Ringkoebing, Denmark [Renewable Energy World magazine] Will direct drive bring down the cost of energy from large-scale wind turbines? Next week, Siemens Energy will install a highly innovative 3.6-megawatt (MW) direct drive “concept” turbine at a location near Ringkoebing, Denmark, where it will undergo a two-year test period. Renewable Energy World magazine was invited to Denmark to take a look at progress on the assembly of the “concept” and to hear first-hand about Siemens’ key strategies and considerations behind this important project.
It was in September 2004 — shortly before its acquisition by German-based Siemens — that the former Bonus Energy erected its geared 3.6-MW wind turbine prototype at a coastal multi-megawatt test site at Høvsøre (Jutland, Denmark).
Featuring a 107-meter rotor, that SWT-3.6-107 has since become one of the company’s two top-selling volume products. This huge flagship turbine has also emerged as one of the world’s most successful turbines for offshore wind plants. The first 25 offshore turbines became operational in the UK in 2007 and the order book is in the region of 240 units for the coming years. And now Siemens has decided to see how a new, gearless design would fare.
Chief Technology Officer Henrik Stiesdal explained that he had been working on direct-drive design options since 1999, but project development efforts remained low-key until 2005.
“We have been producing geared wind turbines since 1980 and despite occasional issues over the years we have always been — and remain — happy with the technology. However, we also realize that direct-drive wind turbines may become competitive with geared turbines for large turbine sizes and we want to get hands-on experience with direct-drive technology in order to conclude whether it can be made competitive with geared technology, and if so from what power level. At the end of the day it can be boiled down to the question whether direct-drive technology offers any substantial added value to SWP customers.”
The idea behind the Concept turbine is to change only what is essential. It therefore features a standard SWT-3.6-107 rotor and a functionally comparable twin-bearing main shaft support. Also unchanged are the 690-volt generator, full-power converter, control systems and the tower.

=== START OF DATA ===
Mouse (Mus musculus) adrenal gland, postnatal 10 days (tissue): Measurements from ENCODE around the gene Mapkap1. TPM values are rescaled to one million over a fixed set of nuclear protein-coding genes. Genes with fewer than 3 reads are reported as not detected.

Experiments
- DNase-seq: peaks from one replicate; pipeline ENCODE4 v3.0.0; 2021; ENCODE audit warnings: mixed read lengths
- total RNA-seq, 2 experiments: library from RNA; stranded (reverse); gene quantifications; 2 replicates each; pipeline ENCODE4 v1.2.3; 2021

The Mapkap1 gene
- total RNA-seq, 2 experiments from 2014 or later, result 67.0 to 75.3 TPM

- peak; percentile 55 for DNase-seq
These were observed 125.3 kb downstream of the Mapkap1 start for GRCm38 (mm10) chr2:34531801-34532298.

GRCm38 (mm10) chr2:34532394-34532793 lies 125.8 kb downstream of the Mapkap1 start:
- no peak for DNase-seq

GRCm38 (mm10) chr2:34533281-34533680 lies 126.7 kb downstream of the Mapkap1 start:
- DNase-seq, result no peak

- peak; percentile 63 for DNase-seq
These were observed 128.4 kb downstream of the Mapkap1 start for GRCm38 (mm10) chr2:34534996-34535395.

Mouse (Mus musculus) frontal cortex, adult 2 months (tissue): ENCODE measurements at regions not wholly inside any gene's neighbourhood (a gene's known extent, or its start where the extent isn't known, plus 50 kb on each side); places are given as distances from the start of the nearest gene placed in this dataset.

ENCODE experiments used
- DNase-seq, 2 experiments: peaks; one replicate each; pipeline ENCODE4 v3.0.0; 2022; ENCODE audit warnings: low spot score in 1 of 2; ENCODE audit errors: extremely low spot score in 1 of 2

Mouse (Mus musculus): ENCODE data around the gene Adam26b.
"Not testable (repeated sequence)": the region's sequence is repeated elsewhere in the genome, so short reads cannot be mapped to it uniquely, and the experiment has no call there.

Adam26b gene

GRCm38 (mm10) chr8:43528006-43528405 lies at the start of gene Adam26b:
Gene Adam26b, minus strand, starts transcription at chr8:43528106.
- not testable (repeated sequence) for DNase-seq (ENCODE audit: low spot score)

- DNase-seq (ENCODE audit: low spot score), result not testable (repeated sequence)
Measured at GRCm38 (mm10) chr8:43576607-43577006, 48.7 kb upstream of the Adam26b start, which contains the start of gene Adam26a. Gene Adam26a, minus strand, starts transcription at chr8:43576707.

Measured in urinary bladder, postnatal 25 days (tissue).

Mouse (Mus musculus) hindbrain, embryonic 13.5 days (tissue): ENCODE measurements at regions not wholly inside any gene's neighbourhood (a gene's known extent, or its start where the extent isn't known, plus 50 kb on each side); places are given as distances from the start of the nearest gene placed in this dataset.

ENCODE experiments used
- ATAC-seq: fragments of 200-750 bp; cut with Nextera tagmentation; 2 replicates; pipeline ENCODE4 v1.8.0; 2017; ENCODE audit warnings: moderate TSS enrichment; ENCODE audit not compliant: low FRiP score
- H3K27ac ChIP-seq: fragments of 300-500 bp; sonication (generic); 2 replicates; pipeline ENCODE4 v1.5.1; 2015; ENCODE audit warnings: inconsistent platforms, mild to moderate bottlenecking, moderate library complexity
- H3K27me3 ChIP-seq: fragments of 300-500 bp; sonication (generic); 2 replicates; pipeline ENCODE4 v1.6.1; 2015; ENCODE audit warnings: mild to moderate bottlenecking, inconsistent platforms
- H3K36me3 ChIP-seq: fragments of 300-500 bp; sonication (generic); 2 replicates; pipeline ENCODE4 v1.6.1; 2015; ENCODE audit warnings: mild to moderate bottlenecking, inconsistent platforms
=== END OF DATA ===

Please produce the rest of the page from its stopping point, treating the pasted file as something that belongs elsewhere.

Integrating the direct-drive generator into a proven wind turbine system substantially simplifies the testing arrangement.
“It enables our engineers to focus on generator performance, system reliability and cost-effectiveness during the test period,” said Stiesdal, explaining why he prefers to speak of a “concept” turbine rather than a prototype.
“This is not a prototype of a new product; it is the physical manifestation of a technology project. If we decide to turn this into a commercial product then we will run as a second stage a classical R&D project, with design optimizations, etc. But I would also like to stress that such decision has not yet been made, and if it is made it may be for a larger machine.”
The 1.3-MW and 2.3-MW Siemens turbine models are all clearly recognizable by a characteristic cylindrical cigar-shaped nacelle, and these familiar nacelle lines now reappear in the 3.6-MW “concept.” But unlike several other direct-drive turbine makes and models having the generator located in front the tower, Siemens decided for a different solution.
The fully enclosed cylinder-shaped generator unit is supported by the main shaft rear end and is positioned behind the mainframe and tower. In fact, the generator is now located in what is normally the gearbox position in a Siemens turbine. All direct-drive key components fit neatly into the cylinder-shaped nacelle, which has a 6-meter outer diameter, and a length of “only” 13 meters.
The fully enclosed air-cooled permanent magnet type generator does not have much free play inside the nacelle, as its outer diameter is of the order of 5.5 meters. The two different generators have weights in the 70-75 metric tons range, and the length is about 2.5 meters. The generator stator is fitted to a left and right-hand torque support attached to the integrated bearing housing. The generator cooling systems and the AC-DC power converter are all located in the nacelle rear.
A second “concept” turbine, featuring a generator of different make, is planned for the test site before the end of the year. UK-based Converteam and the Large Drives Business Unit of the Siemens Industry Sector have each delivered a fully interchangeable generator for one of the two concept turbines.
The “concept” top head mass (combined weight of the nacelle plus rotor) is about 265 metric tons (nacelle 165 metric tons; rotor 100 metric tons) as compared with 235 metric tons for the SWT-3.6-107. One of Stiesdal’s future product development goals, provided direct drive is to stay, will be pushing down top head mass to geared-drive turbine levels through product optimization. That will certainly pose a major challenge.
But the impressive “concept” turbine as it was presented in June 2008 already offers plenty of potential to become a formidable wind technology asset for Siemens in the years to come, reducing the cost of energy over a turbine lifetime of 20 years plus.
Look out for Eize de Vries’ in-depth report on the new design in the July/August issue of Renewable Energy World magazine.